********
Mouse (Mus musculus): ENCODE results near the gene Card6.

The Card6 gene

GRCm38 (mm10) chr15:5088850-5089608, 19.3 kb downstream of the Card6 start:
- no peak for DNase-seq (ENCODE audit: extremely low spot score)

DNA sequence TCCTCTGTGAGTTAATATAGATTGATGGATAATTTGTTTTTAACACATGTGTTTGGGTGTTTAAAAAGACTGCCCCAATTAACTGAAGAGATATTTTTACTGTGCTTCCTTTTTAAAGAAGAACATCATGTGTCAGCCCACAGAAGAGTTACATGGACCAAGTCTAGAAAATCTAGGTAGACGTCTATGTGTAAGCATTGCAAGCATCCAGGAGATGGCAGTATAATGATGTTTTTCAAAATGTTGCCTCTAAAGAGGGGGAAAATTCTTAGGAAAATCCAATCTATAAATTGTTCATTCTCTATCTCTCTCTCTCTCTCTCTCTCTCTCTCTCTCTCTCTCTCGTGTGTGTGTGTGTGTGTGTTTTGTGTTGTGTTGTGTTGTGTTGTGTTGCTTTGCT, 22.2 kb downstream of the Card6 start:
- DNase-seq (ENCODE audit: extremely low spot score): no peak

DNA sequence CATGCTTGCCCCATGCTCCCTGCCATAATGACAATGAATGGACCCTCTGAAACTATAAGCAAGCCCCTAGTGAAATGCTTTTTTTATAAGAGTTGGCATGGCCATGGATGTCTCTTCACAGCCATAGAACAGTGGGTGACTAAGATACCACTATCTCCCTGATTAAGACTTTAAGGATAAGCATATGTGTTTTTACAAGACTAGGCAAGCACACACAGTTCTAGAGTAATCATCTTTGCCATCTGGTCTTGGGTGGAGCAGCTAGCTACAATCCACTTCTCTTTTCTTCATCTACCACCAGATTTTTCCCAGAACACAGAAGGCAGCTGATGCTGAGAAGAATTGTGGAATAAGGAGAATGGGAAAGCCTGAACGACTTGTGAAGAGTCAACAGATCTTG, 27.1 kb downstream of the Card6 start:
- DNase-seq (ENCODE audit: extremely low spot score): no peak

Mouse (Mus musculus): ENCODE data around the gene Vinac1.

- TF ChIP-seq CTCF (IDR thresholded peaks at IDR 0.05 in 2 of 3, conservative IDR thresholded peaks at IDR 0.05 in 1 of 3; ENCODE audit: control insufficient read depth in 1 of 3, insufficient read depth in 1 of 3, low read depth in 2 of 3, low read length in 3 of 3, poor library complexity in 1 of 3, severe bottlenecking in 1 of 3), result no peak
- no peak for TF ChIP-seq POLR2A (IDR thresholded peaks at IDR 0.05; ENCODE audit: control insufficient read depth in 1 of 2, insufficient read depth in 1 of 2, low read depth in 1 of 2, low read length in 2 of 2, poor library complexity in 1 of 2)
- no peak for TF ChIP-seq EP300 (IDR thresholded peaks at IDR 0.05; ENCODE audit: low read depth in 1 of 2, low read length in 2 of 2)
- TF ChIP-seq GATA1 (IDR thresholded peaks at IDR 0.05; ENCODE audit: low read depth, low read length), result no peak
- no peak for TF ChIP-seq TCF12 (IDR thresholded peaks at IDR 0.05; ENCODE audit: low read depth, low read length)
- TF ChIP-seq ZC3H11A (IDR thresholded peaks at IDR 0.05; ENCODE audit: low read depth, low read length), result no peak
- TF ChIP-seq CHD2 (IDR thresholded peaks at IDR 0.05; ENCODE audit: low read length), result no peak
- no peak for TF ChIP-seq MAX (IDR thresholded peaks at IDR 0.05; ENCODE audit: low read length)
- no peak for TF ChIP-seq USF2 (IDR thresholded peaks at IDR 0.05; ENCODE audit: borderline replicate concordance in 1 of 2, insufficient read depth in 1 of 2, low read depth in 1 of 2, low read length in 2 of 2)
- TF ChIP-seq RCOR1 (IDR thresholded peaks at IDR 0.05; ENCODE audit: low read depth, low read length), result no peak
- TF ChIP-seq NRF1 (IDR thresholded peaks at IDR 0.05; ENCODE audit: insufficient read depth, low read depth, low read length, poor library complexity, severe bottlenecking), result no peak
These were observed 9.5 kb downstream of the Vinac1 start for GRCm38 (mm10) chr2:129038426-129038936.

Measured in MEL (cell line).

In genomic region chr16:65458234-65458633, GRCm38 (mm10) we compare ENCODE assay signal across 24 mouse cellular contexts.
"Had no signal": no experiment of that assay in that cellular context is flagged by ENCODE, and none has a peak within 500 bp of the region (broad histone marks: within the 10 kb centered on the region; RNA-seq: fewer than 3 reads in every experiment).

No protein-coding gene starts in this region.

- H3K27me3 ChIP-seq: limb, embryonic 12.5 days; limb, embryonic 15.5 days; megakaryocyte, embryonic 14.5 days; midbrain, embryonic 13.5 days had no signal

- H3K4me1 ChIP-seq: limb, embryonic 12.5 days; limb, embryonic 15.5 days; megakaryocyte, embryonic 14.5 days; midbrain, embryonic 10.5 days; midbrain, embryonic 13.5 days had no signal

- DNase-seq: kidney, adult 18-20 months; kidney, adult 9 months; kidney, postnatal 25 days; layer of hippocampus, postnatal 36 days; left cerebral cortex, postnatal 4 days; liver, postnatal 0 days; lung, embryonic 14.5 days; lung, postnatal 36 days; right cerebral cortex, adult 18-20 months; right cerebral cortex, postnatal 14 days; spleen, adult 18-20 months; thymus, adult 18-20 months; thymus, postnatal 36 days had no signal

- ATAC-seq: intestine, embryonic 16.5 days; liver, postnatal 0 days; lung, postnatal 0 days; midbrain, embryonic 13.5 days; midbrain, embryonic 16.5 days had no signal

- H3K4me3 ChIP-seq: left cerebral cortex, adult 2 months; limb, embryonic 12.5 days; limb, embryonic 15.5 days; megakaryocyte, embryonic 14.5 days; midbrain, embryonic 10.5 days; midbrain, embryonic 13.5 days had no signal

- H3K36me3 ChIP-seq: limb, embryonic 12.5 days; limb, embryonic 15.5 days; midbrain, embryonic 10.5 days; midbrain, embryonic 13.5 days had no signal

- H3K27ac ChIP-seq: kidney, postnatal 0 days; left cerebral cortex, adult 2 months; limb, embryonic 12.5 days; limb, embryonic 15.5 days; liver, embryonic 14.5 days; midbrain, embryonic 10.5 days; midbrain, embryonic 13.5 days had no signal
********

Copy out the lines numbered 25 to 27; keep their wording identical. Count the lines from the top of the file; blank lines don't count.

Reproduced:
No protein-coding gene starts in this region.

- H3K27me3 ChIP-seq: limb, embryonic 12.5 days; limb, embryonic 15.5 days; megakaryocyte, embryonic 14.5 days; midbrain, embryonic 13.5 days had no signal

- H3K4me1 ChIP-seq: limb, embryonic 12.5 days; limb, embryonic 15.5 days; megakaryocyte, embryonic 14.5 days; midbrain, embryonic 10.5 days; midbrain, embryonic 13.5 days had no signal